Keeping the VAT rate at 9 percent would cost the state 500 million euros


The extension of the reduced VAT rate for the hospitality and tourism sector until the end of next year would cost the state treasury 500 million euros, stressed Finance Minister Paschal Donohoe.

The 13.5 percent VAT rate that normally applies to the sector was reduced to 9 percent after the 2020 budget as part of tax packages designed to help businesses survive the pandemic.

That rate is set to return to 13.5 percent in September, raising fears in the sector that the hike will threaten the company’s viability.

Industry lobby group Restaurants Association of Ireland has already called on the government to keep the 9 percent rate, arguing that it would jeopardize the survival of its members.

Accounting and consulting firms, including PwC, recently predicted a spate of bankruptcies as support is eased or halted due to pandemics.

PwC announced last month that Ireland’s corporate default rate was 19 percent higher year-on-year in the first quarter.

Mr Donohoe was asked about the rate of VAT by newly independent TD Violet-Anne Wynne in a parliamentary question last week.

“I have been informed by Revenue that the estimated cost of extending the 9 percent VAT rate for hospitality and tourism services beyond September 1, 2022 through December 31, 2023 would be in the order of €500 million,” said Mr. Donohoe in his written reply .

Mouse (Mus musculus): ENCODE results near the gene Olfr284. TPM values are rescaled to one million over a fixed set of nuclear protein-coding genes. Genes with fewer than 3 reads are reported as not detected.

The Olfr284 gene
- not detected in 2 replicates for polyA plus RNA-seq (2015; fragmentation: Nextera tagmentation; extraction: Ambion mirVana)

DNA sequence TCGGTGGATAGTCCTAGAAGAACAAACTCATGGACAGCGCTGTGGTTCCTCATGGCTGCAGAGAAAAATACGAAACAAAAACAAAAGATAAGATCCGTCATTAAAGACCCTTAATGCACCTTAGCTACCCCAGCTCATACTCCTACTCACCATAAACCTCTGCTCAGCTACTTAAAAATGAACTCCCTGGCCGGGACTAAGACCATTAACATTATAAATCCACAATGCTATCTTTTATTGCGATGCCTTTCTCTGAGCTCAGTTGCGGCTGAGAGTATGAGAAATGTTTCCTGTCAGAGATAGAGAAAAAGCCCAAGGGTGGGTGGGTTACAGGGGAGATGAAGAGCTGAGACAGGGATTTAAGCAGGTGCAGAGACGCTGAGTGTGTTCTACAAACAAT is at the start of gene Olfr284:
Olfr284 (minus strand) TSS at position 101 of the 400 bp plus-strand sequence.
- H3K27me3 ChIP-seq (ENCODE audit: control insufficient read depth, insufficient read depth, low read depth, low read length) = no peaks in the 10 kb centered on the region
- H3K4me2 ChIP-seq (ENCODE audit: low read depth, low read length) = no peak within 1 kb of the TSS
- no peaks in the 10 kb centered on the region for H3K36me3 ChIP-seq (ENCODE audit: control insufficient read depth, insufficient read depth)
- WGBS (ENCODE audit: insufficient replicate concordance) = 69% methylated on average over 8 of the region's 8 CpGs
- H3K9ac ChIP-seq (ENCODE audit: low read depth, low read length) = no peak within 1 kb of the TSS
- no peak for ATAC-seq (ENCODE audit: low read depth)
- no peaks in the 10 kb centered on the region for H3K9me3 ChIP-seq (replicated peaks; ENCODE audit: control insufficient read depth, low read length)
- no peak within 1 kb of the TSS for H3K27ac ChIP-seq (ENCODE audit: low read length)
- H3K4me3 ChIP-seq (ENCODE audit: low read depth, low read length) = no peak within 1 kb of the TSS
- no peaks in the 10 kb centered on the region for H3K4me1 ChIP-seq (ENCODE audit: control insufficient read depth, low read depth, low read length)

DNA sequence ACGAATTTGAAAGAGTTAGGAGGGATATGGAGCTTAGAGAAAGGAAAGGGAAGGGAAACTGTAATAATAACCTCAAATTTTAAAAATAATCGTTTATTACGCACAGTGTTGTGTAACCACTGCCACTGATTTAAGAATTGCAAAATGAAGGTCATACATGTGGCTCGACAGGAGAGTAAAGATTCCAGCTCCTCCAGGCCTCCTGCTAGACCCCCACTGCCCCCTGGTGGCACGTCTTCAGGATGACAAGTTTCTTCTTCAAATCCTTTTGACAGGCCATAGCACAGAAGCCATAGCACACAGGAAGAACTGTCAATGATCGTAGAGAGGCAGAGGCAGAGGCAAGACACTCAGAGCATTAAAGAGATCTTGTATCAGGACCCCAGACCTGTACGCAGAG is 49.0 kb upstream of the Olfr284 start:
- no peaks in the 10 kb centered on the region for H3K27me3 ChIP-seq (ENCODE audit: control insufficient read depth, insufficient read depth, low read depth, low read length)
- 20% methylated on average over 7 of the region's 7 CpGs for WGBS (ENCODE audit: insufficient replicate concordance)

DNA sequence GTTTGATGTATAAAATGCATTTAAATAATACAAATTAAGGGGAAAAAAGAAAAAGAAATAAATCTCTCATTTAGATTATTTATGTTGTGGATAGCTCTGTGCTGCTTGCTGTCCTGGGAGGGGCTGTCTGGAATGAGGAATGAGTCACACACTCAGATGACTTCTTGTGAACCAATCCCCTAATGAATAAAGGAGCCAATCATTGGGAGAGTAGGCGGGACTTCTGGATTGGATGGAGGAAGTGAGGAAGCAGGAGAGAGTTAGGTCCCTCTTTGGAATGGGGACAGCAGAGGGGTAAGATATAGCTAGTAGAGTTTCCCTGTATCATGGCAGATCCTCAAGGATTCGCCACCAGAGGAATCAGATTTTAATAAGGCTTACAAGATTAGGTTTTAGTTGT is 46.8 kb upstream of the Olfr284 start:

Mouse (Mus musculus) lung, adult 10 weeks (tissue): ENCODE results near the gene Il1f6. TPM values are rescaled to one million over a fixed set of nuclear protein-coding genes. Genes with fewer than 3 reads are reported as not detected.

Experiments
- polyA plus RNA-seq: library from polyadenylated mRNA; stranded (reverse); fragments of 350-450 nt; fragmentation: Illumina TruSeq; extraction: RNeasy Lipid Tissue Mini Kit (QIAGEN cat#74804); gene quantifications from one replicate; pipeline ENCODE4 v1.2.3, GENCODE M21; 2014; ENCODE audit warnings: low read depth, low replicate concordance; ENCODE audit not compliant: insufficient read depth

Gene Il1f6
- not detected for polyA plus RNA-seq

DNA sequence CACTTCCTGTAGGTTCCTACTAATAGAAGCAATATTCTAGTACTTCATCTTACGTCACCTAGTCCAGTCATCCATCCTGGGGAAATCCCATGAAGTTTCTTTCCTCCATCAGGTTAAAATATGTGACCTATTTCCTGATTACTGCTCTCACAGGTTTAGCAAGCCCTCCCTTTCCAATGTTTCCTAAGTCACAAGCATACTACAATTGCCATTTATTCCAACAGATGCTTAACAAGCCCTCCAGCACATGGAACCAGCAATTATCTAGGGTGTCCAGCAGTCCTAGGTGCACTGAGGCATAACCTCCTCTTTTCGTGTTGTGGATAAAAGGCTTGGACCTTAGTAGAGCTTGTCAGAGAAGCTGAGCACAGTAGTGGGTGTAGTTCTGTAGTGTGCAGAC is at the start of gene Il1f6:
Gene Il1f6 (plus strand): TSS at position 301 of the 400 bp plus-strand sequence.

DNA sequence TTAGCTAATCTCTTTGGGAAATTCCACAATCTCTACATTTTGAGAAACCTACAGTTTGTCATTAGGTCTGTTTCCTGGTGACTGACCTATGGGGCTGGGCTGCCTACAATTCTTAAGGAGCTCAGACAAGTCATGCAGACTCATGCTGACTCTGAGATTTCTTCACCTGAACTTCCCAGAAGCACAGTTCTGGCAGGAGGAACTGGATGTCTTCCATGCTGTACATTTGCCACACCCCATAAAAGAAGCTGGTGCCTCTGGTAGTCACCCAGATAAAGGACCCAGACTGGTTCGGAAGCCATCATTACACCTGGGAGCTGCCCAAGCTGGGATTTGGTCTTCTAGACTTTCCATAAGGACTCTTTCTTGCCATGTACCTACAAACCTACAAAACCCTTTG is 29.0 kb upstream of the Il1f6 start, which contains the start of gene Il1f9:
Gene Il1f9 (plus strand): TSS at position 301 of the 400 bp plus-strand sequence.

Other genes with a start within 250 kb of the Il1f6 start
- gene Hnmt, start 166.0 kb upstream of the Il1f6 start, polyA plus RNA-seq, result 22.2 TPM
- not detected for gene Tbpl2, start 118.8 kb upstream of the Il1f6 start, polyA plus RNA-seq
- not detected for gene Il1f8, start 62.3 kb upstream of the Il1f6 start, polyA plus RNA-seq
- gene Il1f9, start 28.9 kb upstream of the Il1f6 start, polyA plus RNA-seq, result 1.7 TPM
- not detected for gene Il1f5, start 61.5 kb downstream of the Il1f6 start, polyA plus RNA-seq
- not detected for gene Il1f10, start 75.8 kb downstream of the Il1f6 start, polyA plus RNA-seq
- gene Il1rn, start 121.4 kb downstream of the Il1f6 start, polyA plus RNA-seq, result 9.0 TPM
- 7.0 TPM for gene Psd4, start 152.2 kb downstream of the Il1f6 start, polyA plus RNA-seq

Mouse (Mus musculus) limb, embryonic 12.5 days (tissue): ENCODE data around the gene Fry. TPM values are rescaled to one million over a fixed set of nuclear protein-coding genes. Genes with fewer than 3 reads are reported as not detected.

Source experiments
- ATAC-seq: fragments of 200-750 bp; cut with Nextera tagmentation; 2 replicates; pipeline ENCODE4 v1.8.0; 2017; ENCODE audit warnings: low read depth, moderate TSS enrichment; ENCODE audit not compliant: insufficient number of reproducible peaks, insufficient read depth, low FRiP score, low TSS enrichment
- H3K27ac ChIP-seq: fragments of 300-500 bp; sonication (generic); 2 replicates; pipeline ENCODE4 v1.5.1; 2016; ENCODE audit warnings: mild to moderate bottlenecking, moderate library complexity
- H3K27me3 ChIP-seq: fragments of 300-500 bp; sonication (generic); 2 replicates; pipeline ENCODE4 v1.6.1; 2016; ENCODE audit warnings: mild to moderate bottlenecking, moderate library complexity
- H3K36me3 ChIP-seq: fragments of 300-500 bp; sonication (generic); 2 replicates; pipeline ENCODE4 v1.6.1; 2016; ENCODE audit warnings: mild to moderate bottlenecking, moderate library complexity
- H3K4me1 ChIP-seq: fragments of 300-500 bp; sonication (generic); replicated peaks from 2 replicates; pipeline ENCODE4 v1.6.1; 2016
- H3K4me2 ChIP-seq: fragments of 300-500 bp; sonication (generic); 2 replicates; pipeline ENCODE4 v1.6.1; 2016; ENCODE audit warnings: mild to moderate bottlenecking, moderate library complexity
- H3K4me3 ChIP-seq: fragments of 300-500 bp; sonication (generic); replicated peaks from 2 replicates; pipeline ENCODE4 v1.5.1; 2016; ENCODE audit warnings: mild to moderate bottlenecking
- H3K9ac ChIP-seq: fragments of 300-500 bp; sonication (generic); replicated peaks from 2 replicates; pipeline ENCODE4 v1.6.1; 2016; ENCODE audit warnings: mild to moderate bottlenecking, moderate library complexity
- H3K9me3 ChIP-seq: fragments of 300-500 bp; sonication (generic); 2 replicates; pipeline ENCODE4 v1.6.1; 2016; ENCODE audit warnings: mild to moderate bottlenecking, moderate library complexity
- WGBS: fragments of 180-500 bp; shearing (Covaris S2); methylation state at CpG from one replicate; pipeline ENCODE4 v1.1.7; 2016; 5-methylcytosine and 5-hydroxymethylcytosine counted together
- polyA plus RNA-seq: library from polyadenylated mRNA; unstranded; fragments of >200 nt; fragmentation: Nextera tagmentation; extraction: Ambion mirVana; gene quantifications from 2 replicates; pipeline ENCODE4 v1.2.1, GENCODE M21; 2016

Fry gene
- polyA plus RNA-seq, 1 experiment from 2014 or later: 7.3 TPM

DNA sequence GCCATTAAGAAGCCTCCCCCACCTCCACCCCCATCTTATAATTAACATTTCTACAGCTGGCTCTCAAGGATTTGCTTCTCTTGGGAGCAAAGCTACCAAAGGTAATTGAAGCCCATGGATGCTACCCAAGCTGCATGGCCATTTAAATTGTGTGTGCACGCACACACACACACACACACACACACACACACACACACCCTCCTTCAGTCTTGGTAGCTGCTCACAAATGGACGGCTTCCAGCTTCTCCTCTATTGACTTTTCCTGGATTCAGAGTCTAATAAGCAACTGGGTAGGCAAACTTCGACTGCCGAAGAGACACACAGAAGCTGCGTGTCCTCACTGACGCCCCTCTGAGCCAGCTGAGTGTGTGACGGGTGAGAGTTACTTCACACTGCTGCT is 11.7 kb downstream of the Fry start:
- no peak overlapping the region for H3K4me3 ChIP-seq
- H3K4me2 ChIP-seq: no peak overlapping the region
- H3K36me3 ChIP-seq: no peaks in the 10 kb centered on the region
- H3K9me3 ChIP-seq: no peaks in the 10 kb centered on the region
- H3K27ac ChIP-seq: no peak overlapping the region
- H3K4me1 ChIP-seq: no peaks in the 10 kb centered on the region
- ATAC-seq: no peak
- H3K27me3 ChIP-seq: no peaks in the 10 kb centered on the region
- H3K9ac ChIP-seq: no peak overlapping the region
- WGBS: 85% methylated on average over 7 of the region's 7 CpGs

“This estimate is based on the most recent available third-party consumption data and assumes no changes in consumer behavior.”

Figures from the Central Bank of Ireland last month showed consumer card spending here rose 30 per cent year-on-year in February as consumers returned to shops and restaurants as Covid restrictions were eased.

Restaurant card spending rose 258 million euros, or 169 percent, in February. Entertainment spending increased by 48 percent or 75 million euros.

Restaurants and the lodging sector have also drawn on debt stores – a government measure that has allowed them to delay paying some taxes, such as VAT.

The VAT rate of 13.5 percent for restaurants, tourism and some other sectors was also lowered to 9 percent during the 2011 financial crisis to help businesses survive and create jobs.

By 2018, however, the rate was firmly in the government’s line of fire. A Treasury Department report earlier this year insisted that at the time the 9 per cent VAT rate for the sector was a “significant deadweight” on the economy and that a return to 13.5 per cent would not hurt the economy.

The sector booked the reduced rate for the creation of almost 100,000 jobs.

But the government said the reduced tax rate cost the treasury €3.2 billion between 2011 and 2018.

Also in 2018, the Revenue Commissioners estimated that a return to the 13.5 percentage rate would bring in an additional 527 million euros in VAT in a full year.

“I believe that in a new economic reality where the economy is strong, growth is broadly balanced and full employment is on the horizon, it is appropriate to increase the VAT rate in the tourism sector to 13.5 percent from January 2019,” he said Mr Donohoe in his October 2018 budget speech.

He said the measure would raise another 466 million euros for the treasury in 2019. Keeping the VAT rate at 9 percent would cost the state 500 million euros

Fry Electronics Team

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